the back bone of your business.  Everything else that revolves around your
brand should evolve.  Your business
cards, marketing packages etc., should become nicer and more streamlined as
you grow.  Do not allow yourself to
remain stagnant.  You want to continue to
be relevant.  You should remain
relevant without changing your backbone, your foundation.
Well, there are certainly more than 10 marketing tips to get
your brand and your message out to the masses.
These are the 10 I believe are important especially as you start your
business.  You know, I really enjoyed my
marketing classes.  I learned so much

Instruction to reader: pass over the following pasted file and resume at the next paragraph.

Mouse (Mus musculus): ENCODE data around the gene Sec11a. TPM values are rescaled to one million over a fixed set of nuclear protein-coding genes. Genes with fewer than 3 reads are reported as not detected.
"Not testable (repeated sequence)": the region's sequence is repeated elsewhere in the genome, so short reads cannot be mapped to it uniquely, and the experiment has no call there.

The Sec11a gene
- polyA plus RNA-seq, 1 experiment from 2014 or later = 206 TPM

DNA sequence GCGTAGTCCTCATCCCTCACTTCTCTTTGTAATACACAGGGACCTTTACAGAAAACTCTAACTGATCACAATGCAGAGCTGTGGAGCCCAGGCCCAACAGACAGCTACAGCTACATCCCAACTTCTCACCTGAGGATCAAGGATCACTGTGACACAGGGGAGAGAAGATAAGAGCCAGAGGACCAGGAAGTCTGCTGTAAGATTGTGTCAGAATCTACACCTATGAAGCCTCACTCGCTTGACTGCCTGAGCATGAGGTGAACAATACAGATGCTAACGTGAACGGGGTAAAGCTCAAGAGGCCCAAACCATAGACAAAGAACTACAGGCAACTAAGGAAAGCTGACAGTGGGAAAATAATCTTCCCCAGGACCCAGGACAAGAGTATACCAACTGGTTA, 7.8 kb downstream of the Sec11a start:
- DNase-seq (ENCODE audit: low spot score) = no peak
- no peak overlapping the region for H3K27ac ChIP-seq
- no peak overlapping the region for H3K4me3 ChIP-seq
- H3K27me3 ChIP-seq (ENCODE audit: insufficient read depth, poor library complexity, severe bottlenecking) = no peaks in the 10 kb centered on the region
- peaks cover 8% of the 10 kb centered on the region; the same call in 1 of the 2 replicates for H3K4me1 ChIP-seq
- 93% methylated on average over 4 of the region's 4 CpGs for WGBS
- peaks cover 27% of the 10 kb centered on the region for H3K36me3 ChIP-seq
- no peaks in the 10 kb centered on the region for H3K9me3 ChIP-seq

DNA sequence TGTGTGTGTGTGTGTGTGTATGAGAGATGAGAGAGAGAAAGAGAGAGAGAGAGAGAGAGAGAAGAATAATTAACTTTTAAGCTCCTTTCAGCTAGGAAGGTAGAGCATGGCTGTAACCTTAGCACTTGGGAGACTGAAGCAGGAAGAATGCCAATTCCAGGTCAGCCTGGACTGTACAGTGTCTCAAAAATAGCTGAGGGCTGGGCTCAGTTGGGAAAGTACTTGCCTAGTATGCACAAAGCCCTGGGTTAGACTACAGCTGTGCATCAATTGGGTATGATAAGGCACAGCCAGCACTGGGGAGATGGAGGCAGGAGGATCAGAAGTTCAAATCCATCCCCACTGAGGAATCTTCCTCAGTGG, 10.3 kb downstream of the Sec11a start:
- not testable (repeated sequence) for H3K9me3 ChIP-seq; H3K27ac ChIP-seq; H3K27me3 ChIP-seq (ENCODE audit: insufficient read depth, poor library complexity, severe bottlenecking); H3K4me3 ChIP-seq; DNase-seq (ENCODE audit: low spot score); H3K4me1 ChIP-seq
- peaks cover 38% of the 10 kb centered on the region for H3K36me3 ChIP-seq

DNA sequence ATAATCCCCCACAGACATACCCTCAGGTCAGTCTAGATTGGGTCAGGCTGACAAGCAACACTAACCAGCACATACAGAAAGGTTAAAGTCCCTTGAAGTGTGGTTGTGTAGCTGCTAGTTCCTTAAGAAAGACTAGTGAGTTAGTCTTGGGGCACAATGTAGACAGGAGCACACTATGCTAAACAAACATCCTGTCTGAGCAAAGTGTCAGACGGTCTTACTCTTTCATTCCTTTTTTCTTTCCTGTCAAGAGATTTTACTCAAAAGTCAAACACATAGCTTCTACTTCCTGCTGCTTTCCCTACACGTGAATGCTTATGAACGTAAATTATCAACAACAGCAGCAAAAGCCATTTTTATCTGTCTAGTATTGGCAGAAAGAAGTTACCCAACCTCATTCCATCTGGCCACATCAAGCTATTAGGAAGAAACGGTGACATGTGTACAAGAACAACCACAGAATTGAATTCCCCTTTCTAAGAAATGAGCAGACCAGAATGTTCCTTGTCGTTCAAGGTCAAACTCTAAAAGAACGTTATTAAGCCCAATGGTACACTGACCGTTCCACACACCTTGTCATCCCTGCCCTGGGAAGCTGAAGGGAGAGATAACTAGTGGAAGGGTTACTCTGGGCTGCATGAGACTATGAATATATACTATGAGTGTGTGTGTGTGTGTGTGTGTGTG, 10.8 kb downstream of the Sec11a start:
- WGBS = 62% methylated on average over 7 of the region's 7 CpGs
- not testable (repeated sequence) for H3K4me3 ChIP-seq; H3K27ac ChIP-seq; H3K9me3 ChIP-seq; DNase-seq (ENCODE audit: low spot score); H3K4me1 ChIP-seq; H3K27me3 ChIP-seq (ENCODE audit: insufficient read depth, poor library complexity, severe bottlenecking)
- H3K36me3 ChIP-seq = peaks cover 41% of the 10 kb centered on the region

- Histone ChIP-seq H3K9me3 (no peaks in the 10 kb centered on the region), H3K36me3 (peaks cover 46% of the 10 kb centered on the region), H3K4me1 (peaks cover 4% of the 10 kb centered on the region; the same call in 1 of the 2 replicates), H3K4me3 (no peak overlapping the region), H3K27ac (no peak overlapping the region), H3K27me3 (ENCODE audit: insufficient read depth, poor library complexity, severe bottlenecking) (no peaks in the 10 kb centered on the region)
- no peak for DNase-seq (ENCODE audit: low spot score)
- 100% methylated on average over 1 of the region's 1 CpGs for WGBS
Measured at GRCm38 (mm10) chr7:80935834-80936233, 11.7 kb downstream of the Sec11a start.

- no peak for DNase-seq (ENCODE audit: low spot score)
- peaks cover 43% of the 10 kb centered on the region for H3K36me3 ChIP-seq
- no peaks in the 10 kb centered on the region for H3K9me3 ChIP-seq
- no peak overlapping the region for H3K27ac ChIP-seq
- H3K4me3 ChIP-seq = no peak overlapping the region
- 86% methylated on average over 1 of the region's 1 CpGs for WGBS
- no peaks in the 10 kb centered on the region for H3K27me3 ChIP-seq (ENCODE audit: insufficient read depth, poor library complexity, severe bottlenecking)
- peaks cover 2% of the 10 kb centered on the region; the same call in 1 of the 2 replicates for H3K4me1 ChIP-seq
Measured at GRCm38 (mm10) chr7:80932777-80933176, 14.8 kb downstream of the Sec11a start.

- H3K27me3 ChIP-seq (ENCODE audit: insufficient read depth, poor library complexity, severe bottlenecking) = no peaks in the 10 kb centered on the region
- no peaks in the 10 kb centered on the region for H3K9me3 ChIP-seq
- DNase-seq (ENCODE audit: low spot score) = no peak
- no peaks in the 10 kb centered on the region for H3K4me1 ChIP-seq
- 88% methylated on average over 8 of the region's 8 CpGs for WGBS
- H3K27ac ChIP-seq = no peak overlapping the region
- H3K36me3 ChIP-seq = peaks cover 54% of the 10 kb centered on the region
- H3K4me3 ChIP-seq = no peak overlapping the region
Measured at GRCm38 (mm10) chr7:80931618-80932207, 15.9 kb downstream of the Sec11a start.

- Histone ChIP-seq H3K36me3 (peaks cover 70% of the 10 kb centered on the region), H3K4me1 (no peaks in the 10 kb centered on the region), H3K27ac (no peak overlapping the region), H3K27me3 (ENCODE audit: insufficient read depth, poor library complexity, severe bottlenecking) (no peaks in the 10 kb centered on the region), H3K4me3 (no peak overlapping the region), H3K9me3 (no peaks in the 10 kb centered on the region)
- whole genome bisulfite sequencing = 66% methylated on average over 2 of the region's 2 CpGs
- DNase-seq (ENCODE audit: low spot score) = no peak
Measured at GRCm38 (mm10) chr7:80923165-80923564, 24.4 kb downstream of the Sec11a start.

about the psychology of people and the importance of branding.  I also realized the importance of remaining
relevant.  I could not believe the
elementary mistakes some of the largest companies in our country have made over
the years, I believe out of sheer stubbornness.
Where is K Mart today?  How is
Sears doing?  Why is JC Penney struggling
off and on?  I find it difficult to
believe such large corporations did not have a team of people who were employed solely to keep their ears to the ground, to make sure the company remained relevant at all times.  These
companies are just a few examples of what happens when you do not remain
relevant and do not market properly.


If you are a starter company, I hope these 10 pointers were informative and helpful.  If you have
been around for some time, I hope it was a great reminder.  Either way, I hope this information will
encourage you to continue learning all you can about marketing your business, and growing your